The process we just described applies to present time, 20 years ago and everything in between. Nothing has changed apart from higher resolutions and quicker faster machines. So what worked for feature film editing back then works for feature films today.

This is why Avid Media Composer is still the chosen NLE tool of choice for feature film editing. Nothing has changed, it still has the same interface whether you like it or not. Certainly by today's standard it’s a car crash and an example of how not to design a GUI. For collaboration, users can share projects and play the same video clips from the Avid shared storage in parallel. This is done without any middleware software application, you just need some Media Composers and Avid Shared Storage and you are good to go, a big feature for Avid is shared projects and bins and one they rely on heavily, in order to stay top dog in feature film editing.

Collaboration is great for when edit assistants are organising content and sending new sync and group clips to editor as they work. Merging ALEs, creating syncing clips, AUX TC, relink, decompose all of these things make the Avid editor robust and reliable, which is very important in multi-million dollar production. Support staff need the ability to pick up a phone and call an Avid representative directly to fix any issues as soon as possible, with new subscription model Adobe employs this isn’t so easy and adds further doubt in their support for the traditional “professional” customers, who want this.

Feature film editors and more importantly assistant editors need an organised, robust collaborative editing environment to deliver what’s required of them. They don’t need to play native 5k RAW camera files in the timeline or 9 stream multi-cam of LongGOP video and edit HDR video. This is just the offline remember, they need some basic effects, color correction, compositing and some audio mixing capability to tell the story to the director in the edit, the finishing systems will handle and create the final delivery.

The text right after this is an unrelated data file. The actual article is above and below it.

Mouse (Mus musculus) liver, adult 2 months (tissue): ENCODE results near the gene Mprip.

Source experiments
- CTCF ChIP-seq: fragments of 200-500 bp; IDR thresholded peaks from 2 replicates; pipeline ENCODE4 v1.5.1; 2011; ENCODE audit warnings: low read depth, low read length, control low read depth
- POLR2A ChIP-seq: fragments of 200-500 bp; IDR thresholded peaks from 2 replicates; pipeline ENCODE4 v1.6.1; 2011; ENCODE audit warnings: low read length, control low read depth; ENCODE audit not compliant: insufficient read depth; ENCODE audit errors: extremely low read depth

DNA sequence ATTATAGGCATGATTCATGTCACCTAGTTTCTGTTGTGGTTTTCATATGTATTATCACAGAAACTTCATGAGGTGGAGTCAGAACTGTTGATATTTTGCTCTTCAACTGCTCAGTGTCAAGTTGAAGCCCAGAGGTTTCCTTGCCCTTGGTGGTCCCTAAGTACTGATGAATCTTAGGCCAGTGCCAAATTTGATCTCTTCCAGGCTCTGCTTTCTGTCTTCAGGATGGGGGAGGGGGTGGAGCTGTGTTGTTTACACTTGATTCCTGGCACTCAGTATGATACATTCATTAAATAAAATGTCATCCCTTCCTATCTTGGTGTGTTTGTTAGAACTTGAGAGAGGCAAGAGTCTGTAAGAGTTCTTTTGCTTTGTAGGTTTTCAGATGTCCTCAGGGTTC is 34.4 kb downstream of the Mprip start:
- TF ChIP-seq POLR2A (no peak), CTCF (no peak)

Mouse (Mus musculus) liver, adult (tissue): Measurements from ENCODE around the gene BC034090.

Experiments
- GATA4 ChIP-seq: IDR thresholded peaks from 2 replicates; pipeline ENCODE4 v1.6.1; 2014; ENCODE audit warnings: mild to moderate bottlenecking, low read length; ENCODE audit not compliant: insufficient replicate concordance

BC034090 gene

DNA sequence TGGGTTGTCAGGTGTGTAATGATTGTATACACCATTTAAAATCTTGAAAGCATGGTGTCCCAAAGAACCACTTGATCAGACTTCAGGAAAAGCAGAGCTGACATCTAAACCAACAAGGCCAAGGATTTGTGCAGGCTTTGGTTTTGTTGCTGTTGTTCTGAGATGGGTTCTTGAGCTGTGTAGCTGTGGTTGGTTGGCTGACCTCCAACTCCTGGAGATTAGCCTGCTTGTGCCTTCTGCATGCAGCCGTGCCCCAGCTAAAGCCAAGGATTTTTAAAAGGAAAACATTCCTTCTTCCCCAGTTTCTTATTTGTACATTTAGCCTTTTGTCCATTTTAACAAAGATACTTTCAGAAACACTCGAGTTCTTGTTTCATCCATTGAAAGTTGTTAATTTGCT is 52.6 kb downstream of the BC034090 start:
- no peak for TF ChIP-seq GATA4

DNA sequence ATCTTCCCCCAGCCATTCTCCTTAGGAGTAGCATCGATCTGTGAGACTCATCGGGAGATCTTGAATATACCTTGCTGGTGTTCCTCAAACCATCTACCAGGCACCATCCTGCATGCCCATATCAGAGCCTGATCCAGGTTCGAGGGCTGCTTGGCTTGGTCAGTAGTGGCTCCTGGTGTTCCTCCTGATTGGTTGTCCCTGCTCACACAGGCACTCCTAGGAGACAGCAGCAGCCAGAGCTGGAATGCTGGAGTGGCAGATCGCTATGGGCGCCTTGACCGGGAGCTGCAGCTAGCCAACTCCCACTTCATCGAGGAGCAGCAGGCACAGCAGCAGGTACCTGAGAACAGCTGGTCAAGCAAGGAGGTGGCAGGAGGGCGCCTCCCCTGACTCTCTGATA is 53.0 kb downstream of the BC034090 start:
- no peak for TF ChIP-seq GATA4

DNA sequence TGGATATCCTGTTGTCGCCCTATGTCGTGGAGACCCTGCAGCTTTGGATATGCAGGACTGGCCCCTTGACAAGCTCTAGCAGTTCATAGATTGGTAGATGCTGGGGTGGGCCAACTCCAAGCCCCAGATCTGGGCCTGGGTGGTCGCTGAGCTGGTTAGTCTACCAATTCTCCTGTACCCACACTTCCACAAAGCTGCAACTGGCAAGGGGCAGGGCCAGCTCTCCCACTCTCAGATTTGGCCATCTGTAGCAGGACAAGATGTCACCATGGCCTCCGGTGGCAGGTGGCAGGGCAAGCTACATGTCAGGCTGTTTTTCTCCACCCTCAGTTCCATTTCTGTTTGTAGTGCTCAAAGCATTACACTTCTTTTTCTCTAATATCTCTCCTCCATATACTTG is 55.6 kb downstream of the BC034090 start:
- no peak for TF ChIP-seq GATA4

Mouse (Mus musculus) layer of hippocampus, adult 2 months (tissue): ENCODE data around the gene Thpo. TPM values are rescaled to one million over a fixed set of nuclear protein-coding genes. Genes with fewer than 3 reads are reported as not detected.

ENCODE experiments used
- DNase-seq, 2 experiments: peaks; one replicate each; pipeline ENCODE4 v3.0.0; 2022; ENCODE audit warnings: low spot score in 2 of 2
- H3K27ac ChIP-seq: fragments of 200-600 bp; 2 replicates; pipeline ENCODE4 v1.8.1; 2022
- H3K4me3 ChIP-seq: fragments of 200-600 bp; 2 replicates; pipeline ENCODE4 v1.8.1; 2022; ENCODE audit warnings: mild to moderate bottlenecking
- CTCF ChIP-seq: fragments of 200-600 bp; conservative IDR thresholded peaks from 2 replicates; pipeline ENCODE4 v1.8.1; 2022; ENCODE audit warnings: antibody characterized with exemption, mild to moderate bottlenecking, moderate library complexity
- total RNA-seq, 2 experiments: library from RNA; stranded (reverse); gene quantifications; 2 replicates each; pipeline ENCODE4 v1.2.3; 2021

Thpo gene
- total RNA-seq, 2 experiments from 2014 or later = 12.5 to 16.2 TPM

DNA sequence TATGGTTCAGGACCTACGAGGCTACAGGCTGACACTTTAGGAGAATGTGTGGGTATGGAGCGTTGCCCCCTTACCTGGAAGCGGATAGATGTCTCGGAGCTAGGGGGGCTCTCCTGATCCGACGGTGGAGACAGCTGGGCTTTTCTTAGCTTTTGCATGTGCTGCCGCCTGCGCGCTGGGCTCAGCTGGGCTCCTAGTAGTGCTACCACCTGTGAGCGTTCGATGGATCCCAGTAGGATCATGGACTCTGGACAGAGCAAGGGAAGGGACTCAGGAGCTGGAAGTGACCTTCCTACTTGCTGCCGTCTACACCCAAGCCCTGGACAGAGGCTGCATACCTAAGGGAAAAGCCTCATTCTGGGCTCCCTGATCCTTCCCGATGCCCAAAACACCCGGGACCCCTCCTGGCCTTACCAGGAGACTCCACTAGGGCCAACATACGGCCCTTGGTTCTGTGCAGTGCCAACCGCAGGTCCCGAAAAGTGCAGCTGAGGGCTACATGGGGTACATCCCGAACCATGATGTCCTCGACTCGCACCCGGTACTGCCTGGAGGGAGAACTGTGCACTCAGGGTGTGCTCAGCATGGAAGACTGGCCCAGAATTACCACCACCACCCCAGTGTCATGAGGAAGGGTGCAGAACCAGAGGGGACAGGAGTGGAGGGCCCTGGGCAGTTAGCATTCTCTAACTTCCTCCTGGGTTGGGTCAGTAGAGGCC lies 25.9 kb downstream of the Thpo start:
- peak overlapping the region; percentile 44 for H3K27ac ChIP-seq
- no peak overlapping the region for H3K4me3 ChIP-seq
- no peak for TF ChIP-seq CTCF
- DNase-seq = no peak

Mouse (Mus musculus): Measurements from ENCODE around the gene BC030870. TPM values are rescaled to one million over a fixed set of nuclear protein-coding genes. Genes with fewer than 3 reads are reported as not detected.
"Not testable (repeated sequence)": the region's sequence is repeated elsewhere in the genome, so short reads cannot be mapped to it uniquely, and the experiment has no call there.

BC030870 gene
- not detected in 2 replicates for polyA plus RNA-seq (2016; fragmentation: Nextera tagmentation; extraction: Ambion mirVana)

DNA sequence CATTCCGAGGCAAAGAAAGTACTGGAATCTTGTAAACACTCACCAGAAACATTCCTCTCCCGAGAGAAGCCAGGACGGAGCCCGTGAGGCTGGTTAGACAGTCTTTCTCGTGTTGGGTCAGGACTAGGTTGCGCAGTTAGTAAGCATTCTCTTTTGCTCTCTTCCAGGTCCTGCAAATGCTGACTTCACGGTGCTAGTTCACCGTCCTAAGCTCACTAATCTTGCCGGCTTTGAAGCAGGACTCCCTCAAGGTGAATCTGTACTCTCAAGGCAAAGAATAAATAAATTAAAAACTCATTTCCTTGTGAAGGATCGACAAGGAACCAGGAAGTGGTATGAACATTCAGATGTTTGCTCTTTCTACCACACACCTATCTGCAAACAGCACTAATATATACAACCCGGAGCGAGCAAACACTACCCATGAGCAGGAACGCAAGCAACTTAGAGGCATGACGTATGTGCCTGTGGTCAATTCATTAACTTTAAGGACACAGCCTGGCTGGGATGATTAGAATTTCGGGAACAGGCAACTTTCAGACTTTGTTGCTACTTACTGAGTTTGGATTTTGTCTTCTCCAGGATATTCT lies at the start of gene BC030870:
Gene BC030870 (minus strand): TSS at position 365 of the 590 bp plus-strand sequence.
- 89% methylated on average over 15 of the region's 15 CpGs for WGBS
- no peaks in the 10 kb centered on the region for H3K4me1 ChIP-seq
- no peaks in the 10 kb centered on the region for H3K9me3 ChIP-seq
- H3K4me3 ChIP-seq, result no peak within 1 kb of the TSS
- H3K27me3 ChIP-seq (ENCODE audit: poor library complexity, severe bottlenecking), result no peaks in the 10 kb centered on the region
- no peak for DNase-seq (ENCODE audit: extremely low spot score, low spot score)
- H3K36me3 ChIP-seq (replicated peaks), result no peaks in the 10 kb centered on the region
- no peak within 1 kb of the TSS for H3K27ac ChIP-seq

“I do a lot of basic effects compositing in Media Composer to mock up shots as a reference for the VFX team, to provide them with the clearest indication of what I want and exactly when I want things to happen. I even include simple things like muzzle flashes and bullet hits. The VFX team loves it when you can be precise so they can concentrate on making the effect photo-real.” — Eddie Hamilton editor Mission Impossible Rogue Nation points out he is creating rough reference VFX shots, read more here

Avid users will point out that there are finishing tools in Media Composer to allow for all that, which is true but not for feature film standard, but they and us will be the first to admit these tools are for TV delivery need updating to modern times. Want to grade the inside and outside of shape? Most Avid users would be happy with grading a shape without using Animatte, never mind the inside and out. Yet Avid still sells it’s dated Symphony option a feature that has not been developed in many years. Play the timeline and then move focus to another window, timeline stops playing. Adjust the clip gain of shot while it’s playing….no chance. Marquee and Title Tool, is embarrassing but as long as they have the market why change or innovate.

These are just a few of the basic user functions that are expected out of a modern day editing system. Avid’s now obsolete editing and VFX package Avid DS had many of these functions, but Avid prefers to stick with it’s outdated guns.

Premier has all those standard GUI features plus some others which are nice. It has morphed over years including the interface and is a different application compared to Premiere 5.0 of years ago. The GUI is cleaner and much easier to understand, for new users especially when comparing to Media Composer. It has a good toolset for video editors. With great links in Speedgrade and After Effects. For users looking to start, create and finish within the Adobe world they offer, it’s a great tool. Adobe Premiere has a API allowing third parties to connect into it. The ability to simply copy and paste tracking points from Mocha directly into Premiere shows how versatile the editor is. The presets for fixing Go Pro lens distortion another great feature, especially given the huge use of Go Pro cameras today. Multiple shape grading inside and out with tracking! All of these things make Premiere a great tool.